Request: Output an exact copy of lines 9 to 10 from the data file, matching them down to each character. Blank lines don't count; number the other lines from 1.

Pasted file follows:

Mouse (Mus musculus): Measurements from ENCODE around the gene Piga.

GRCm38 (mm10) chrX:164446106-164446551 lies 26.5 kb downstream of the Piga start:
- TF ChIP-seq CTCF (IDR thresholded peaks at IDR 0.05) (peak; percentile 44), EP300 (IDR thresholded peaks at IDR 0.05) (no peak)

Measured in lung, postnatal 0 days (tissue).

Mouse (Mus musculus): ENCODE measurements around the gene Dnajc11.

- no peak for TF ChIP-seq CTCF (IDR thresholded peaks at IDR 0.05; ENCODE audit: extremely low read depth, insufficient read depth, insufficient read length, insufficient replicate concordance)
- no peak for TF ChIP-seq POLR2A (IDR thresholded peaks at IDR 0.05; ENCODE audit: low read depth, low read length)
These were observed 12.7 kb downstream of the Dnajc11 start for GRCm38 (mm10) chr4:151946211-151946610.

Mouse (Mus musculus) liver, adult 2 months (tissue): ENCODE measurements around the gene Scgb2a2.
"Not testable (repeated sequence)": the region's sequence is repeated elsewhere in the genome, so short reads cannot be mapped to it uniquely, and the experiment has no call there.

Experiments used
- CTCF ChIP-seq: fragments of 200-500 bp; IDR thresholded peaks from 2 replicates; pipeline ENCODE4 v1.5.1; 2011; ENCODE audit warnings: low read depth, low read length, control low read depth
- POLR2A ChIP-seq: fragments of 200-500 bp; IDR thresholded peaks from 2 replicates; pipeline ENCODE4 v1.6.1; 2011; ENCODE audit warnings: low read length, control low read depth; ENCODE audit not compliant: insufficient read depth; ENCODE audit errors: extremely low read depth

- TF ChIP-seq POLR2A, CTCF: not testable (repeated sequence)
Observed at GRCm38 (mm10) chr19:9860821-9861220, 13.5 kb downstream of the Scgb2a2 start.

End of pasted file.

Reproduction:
Mouse (Mus musculus) liver, adult 2 months (tissue): ENCODE measurements around the gene Scgb2a2.
"Not testable (repeated sequence)": the region's sequence is repeated elsewhere in the genome, so short reads cannot be mapped to it uniquely, and the experiment has no call there.